Patria has been able to carry out pilot training in Córdoba, Spain as planned during the pandemic. Special arrangements have been made to ensure the safety of students and instructors.
Text: Matti Remes Photo: Patria
In the picture students in Córdoba, Spain: from the left Kiira Kallio, Niilo Heikkinen, Eero Hyvärinen, Sini Vehviläinen, Lassi Punavaara and Joel Kupari.
Patria had to halt its pilot training in Spain in March last year when the coronavirus situation in the country took a rapid turn for the worse. Michael Hirvonen, head of the Córdoba training centre, says that the interrupted pilot training course continued in Tampere-Pirkkala, after Patria staff had relocated there from Spain.
“After that, we kept our eye on the situation. In the summer, we already began preparing to restart operations in Spain,” says Hirvonen.
Due to the second wave of the pandemic, the startup of pilot training in Córdoba had to be postponed slightly – but in November, 18 students could continue their basic commercial pilot training in Spain. They had started the course in the summer in Finland with theory lessons and their first flights.
Students divided into corona bubbles
Before relaunching pilot training, Patria staff thoroughly familiarised themselves with the regulations and guidelines of the Spanish authorities. They were assisted by a Spanish occupational healthcare consultant.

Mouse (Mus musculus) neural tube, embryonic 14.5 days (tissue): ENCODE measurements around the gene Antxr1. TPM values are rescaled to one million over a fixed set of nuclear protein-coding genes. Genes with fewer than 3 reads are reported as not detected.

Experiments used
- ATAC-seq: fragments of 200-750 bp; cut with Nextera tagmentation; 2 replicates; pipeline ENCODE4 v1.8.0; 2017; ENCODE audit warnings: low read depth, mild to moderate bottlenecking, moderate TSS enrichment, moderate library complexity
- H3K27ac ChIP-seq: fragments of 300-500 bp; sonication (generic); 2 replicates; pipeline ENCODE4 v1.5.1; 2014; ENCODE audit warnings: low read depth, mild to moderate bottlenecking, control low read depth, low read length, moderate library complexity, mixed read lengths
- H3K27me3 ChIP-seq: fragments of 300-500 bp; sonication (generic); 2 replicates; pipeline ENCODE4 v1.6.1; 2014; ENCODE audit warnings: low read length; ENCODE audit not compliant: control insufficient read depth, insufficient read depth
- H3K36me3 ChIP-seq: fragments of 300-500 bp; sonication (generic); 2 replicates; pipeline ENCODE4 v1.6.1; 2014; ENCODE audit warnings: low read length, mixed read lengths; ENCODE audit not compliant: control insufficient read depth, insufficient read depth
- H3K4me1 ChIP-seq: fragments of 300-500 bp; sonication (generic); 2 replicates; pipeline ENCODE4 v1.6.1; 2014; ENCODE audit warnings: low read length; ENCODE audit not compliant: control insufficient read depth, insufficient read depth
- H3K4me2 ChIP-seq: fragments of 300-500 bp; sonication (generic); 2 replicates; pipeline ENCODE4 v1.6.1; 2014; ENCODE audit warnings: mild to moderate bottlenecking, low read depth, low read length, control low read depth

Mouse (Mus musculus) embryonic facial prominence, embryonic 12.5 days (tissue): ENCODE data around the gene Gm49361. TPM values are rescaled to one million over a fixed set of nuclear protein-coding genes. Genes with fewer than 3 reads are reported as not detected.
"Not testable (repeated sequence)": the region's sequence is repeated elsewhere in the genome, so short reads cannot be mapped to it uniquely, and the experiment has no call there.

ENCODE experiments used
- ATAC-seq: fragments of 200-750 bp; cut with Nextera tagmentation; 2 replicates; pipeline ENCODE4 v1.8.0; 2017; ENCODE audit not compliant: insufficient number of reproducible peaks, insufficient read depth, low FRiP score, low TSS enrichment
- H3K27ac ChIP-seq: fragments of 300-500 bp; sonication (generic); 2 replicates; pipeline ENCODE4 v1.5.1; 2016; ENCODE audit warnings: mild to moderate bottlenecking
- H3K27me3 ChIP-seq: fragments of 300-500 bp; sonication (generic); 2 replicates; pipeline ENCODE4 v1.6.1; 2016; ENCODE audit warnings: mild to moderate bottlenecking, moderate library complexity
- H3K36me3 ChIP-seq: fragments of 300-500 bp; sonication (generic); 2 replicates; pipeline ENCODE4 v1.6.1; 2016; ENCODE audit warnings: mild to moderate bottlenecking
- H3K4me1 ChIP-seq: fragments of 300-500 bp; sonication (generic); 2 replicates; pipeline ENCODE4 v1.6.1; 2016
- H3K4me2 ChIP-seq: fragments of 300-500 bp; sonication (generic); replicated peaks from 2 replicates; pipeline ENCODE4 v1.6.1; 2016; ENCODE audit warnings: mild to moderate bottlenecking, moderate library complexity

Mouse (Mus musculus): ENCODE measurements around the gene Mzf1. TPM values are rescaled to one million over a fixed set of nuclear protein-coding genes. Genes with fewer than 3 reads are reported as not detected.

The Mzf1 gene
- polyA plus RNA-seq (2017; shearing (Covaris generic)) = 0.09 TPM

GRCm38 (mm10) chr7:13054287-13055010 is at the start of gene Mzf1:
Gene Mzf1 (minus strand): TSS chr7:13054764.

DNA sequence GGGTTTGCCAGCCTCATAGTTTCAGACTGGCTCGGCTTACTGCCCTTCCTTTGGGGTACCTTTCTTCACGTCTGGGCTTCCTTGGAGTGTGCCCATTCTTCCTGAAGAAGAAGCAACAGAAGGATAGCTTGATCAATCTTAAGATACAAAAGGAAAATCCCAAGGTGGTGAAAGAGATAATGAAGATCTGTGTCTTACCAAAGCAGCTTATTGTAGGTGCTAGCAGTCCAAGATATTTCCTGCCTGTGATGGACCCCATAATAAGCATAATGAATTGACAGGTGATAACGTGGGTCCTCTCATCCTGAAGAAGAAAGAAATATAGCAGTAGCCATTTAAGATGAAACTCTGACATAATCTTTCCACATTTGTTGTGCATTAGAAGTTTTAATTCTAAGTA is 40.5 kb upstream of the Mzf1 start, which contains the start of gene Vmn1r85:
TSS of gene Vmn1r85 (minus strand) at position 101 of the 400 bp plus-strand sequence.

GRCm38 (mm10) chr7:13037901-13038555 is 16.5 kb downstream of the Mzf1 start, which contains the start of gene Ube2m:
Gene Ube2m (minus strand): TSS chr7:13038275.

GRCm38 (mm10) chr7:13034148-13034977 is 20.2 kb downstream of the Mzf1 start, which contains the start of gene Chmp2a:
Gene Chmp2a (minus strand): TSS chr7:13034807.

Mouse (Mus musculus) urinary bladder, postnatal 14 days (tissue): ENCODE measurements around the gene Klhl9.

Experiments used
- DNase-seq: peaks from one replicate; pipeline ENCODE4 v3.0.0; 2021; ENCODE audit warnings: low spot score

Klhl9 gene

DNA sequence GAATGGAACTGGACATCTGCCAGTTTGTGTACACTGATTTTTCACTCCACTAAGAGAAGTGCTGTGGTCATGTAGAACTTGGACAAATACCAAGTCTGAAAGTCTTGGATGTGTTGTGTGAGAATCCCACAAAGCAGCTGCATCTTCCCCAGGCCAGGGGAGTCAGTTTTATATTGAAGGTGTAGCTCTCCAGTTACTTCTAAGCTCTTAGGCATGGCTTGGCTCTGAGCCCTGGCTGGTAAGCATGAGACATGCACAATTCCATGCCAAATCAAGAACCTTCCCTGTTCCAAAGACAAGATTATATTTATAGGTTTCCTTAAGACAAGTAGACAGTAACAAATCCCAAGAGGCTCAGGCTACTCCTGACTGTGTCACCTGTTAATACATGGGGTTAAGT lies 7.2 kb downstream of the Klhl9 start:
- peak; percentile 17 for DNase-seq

“The biggest step was to divide students into ‘bubbles’ of four to six people who were not physically in contact with the other bubbles,” says Hirvonen.
The interiors of the training planes and vehicles used by students were disinfected regularly. Training materials were also cleaned and classrooms aired out every 50 minutes in line with the local official regulations.
“The main idea was to minimise the risk of infection. In the mornings, we measured the temperature of students and staff. During the course, one student had symptoms suggestive of coronavirus, but their test result came back negative.”
Course programme completed as planned
Sini Vehviläinen and Eero Hyvärinen who are completing basic commercial pilot training are satisfied with the arrangements – which enabled them to complete the course programme in Spain even during the pandemic.
“The training went exactly as planned, but we had to be very careful to protect our coronavirus bubble. Mask use was mandatory. Cockpits were disinfected before a new pilot took the controls,” says Hyvärinen.
Students completing basic commercial pilot training in Córdoba fly about one hundred hours on Patria's single-engine DA40 planes.
“After orientation, we got to take to the skies quickly in Córdoba. At first, we flew under the guidance of the instructor, but after the cross-country flight test, I did solo flights to nearby airfields,” says Vehviläinen.
Vehviläinen, Hyvärinen and the four other students in the same bubble lived in a house separate from the other students. They travelled to the airport and back in a Patria car.
A new course begins in Córdoba in May
The students returned to Finland at the beginning of March and are continuing their studies at Tampere-Pirkkala in the spring. In Finland, they are taking theory lessons and tests. The course includes around 150 or so additional hours of real and simulated flight.
“After a bit of additional training, the graduates will be ready to start working as co-pilots,” says Michael Hirvonen.
Meanwhile, Córdoba is preparing to start a new pilot training course at the beginning of May.
“We will have similar arrangements in place during the next course and are keeping a close eye on how the pandemic develops. The Spanish government aims to end the state of emergency and lift movement restrictions on 9 May.”